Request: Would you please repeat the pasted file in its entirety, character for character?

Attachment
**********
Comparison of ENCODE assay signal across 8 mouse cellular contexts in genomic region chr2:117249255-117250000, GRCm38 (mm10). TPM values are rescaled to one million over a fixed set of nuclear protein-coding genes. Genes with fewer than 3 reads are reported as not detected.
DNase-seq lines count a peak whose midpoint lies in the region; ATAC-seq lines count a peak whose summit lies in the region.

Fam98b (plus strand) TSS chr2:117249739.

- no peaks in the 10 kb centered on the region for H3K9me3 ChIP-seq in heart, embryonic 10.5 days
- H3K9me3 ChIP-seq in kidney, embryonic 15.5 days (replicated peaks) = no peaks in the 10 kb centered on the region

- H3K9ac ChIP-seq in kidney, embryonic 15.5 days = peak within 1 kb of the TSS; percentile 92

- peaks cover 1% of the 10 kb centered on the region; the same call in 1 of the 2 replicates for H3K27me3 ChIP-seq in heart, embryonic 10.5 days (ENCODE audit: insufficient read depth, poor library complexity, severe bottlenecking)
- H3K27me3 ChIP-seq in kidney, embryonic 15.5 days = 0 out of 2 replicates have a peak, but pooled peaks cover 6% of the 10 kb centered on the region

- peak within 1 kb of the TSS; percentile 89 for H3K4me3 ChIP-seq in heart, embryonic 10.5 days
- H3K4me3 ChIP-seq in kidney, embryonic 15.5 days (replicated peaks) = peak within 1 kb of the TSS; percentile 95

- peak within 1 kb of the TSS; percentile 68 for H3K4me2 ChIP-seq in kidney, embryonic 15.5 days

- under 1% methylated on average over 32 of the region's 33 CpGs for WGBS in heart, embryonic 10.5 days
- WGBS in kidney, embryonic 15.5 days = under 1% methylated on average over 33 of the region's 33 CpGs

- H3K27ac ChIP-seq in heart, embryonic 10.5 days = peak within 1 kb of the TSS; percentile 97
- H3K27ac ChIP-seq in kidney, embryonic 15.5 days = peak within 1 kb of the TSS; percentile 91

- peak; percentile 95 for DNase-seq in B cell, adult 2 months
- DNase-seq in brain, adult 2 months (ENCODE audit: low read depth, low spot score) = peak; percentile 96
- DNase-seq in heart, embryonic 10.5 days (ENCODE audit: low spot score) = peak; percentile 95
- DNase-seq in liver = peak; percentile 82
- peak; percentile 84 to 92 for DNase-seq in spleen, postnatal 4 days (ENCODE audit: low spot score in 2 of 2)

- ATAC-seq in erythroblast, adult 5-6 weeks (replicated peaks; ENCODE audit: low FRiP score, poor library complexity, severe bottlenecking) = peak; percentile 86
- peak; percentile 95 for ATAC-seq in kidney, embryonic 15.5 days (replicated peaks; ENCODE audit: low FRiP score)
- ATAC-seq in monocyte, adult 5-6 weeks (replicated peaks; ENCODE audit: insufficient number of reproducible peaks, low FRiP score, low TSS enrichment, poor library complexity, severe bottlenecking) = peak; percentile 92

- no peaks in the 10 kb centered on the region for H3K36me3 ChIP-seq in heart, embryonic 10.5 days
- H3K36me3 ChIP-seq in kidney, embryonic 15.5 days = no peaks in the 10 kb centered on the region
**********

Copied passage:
Comparison of ENCODE assay signal across 8 mouse cellular contexts in genomic region chr2:117249255-117250000, GRCm38 (mm10). TPM values are rescaled to one million over a fixed set of nuclear protein-coding genes. Genes with fewer than 3 reads are reported as not detected.
DNase-seq lines count a peak whose midpoint lies in the region; ATAC-seq lines count a peak whose summit lies in the region.

Fam98b (plus strand) TSS chr2:117249739.

- no peaks in the 10 kb centered on the region for H3K9me3 ChIP-seq in heart, embryonic 10.5 days
- H3K9me3 ChIP-seq in kidney, embryonic 15.5 days (replicated peaks) = no peaks in the 10 kb centered on the region

- H3K9ac ChIP-seq in kidney, embryonic 15.5 days = peak within 1 kb of the TSS; percentile 92

- peaks cover 1% of the 10 kb centered on the region; the same call in 1 of the 2 replicates for H3K27me3 ChIP-seq in heart, embryonic 10.5 days (ENCODE audit: insufficient read depth, poor library complexity, severe bottlenecking)
- H3K27me3 ChIP-seq in kidney, embryonic 15.5 days = 0 out of 2 replicates have a peak, but pooled peaks cover 6% of the 10 kb centered on the region

- peak within 1 kb of the TSS; percentile 89 for H3K4me3 ChIP-seq in heart, embryonic 10.5 days
- H3K4me3 ChIP-seq in kidney, embryonic 15.5 days (replicated peaks) = peak within 1 kb of the TSS; percentile 95

- peak within 1 kb of the TSS; percentile 68 for H3K4me2 ChIP-seq in kidney, embryonic 15.5 days

- under 1% methylated on average over 32 of the region's 33 CpGs for WGBS in heart, embryonic 10.5 days
- WGBS in kidney, embryonic 15.5 days = under 1% methylated on average over 33 of the region's 33 CpGs

- H3K27ac ChIP-seq in heart, embryonic 10.5 days = peak within 1 kb of the TSS; percentile 97
- H3K27ac ChIP-seq in kidney, embryonic 15.5 days = peak within 1 kb of the TSS; percentile 91

- peak; percentile 95 for DNase-seq in B cell, adult 2 months
- DNase-seq in brain, adult 2 months (ENCODE audit: low read depth, low spot score) = peak; percentile 96
- DNase-seq in heart, embryonic 10.5 days (ENCODE audit: low spot score) = peak; percentile 95
- DNase-seq in liver = peak; percentile 82
- peak; percentile 84 to 92 for DNase-seq in spleen, postnatal 4 days (ENCODE audit: low spot score in 2 of 2)

- ATAC-seq in erythroblast, adult 5-6 weeks (replicated peaks; ENCODE audit: low FRiP score, poor library complexity, severe bottlenecking) = peak; percentile 86
- peak; percentile 95 for ATAC-seq in kidney, embryonic 15.5 days (replicated peaks; ENCODE audit: low FRiP score)
- ATAC-seq in monocyte, adult 5-6 weeks (replicated peaks; ENCODE audit: insufficient number of reproducible peaks, low FRiP score, low TSS enrichment, poor library complexity, severe bottlenecking) = peak; percentile 92

- no peaks in the 10 kb centered on the region for H3K36me3 ChIP-seq in heart, embryonic 10.5 days
- H3K36me3 ChIP-seq in kidney, embryonic 15.5 days = no peaks in the 10 kb centered on the region